As of the census[6] of 2000, there were 17,774 people, 7,472 households, and 5,372 families residing in the county. The population density was 57 people per square mile (22/km²). There were 9,729 housing units at an average density of 31 per square mile (12/km²). The racial makeup of the county was 97.99% White, 0.57% Black or African American, 0.34% Native American, 0.13% Asian, 0.41% from other races, and 0.56% from two or more races. 2.69% of the population were Hispanic or Latino of any race.

There were 7,472 households out of which 27.30% had children under the age of 18 living with them, 61.20% were married couples living together, 7.80% had a female householder with no husband present, and 28.10% were non-families. 25.40% of all households were made up of individuals and 12.50% had someone living alone who was 65 years of age or older. The average household size was 2.36 and the average family size was 2.81.

In the county the population was spread out with 21.20% under the age of 18, 7.00% from 18 to 24, 26.40% from 25 to 44, 27.10% from 45 to 64, and 18.20% who were 65 years of age or older. The median age was 42 years. For every 100 females there were 95.70 males. For every 100 females age 18 and over, there were 93.30 males.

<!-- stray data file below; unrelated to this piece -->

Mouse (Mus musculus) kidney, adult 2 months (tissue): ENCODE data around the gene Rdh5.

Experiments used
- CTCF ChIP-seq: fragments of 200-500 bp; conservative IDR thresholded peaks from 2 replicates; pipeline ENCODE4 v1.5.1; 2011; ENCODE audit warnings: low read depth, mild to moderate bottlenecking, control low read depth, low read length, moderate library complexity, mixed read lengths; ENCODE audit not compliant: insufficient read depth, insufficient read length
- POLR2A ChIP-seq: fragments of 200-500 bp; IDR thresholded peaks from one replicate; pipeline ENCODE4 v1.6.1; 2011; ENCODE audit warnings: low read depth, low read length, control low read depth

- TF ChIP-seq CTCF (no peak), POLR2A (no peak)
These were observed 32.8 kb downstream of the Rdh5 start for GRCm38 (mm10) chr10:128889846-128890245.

The median income for a household in the county was $29,674, and the median income for a family was $35,879. Males had a median income of $26,800 versus $20,885 for females. The per capita income for the county was $16,335. About 10.90% of families and 15.80% of the population were below the poverty line, including 22.10% of those under age 18 and 16.30% of those age 65 or over.

Communities[edit]

Map of Yancey County, North Carolina With Municipal and Township Labels

Towns[edit]

Townships[edit]

The county is divided into eleven townships: Brush Creek, Burnsville, Cane River, Crabtree, Egypt, Green Mountain, Jacks Creek, Pensacola, Price's Creek, Ramseytown, and South Toe.

Unincorporated communities[edit]

See also[edit]


References[edit]

  1. ^ a b "State & County QuickFacts". United States Census Bureau. Retrieved October 30, 2013. 
  2. ^ "Find a County". National Association of Counties. Retrieved 2011-06-07. 
  3. ^ "US Gazetteer files: 2010, 2000, and 1990". United States Census Bureau. 2011-02-12. Retrieved 2011-04-23. 
  4. ^ "Mount Mitchell State Park". North Carolina State Parks. Retrieved 2009-02-20. 
  5. ^ "U.S. Decennial Census". Census.gov. Retrieved October 30, 2013. 
  6. ^ "American FactFinder". United States Census Bureau. Retrieved 2008-01-31. 

External links[edit]

Coordinates: 35°54′N 82°19′W / 35.90°N 82.31°W / 35.90; -82.31